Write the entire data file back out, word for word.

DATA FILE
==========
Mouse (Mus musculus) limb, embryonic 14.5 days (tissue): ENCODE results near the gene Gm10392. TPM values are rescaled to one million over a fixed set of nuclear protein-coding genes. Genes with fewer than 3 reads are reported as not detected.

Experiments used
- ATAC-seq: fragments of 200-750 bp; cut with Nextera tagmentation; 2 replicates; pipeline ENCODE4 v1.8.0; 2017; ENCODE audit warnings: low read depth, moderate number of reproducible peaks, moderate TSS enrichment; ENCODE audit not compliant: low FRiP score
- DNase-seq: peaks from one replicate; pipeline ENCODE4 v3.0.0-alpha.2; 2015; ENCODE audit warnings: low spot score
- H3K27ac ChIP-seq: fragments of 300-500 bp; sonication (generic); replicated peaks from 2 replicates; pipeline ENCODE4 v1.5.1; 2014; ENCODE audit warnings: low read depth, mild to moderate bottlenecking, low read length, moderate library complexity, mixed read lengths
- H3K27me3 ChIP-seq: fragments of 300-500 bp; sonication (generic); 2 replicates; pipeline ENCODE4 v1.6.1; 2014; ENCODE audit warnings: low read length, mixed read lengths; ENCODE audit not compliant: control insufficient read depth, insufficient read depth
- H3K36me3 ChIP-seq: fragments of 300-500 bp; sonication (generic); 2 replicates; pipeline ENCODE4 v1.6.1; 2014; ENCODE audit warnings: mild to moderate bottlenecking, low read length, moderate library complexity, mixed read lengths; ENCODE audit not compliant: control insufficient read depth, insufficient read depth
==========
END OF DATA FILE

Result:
Mouse (Mus musculus) limb, embryonic 14.5 days (tissue): ENCODE results near the gene Gm10392. TPM values are rescaled to one million over a fixed set of nuclear protein-coding genes. Genes with fewer than 3 reads are reported as not detected.

Experiments used
- ATAC-seq: fragments of 200-750 bp; cut with Nextera tagmentation; 2 replicates; pipeline ENCODE4 v1.8.0; 2017; ENCODE audit warnings: low read depth, moderate number of reproducible peaks, moderate TSS enrichment; ENCODE audit not compliant: low FRiP score
- DNase-seq: peaks from one replicate; pipeline ENCODE4 v3.0.0-alpha.2; 2015; ENCODE audit warnings: low spot score
- H3K27ac ChIP-seq: fragments of 300-500 bp; sonication (generic); replicated peaks from 2 replicates; pipeline ENCODE4 v1.5.1; 2014; ENCODE audit warnings: low read depth, mild to moderate bottlenecking, low read length, moderate library complexity, mixed read lengths
- H3K27me3 ChIP-seq: fragments of 300-500 bp; sonication (generic); 2 replicates; pipeline ENCODE4 v1.6.1; 2014; ENCODE audit warnings: low read length, mixed read lengths; ENCODE audit not compliant: control insufficient read depth, insufficient read depth
- H3K36me3 ChIP-seq: fragments of 300-500 bp; sonication (generic); 2 replicates; pipeline ENCODE4 v1.6.1; 2014; ENCODE audit warnings: mild to moderate bottlenecking, low read length, moderate library complexity, mixed read lengths; ENCODE audit not compliant: control insufficient read depth, insufficient read depth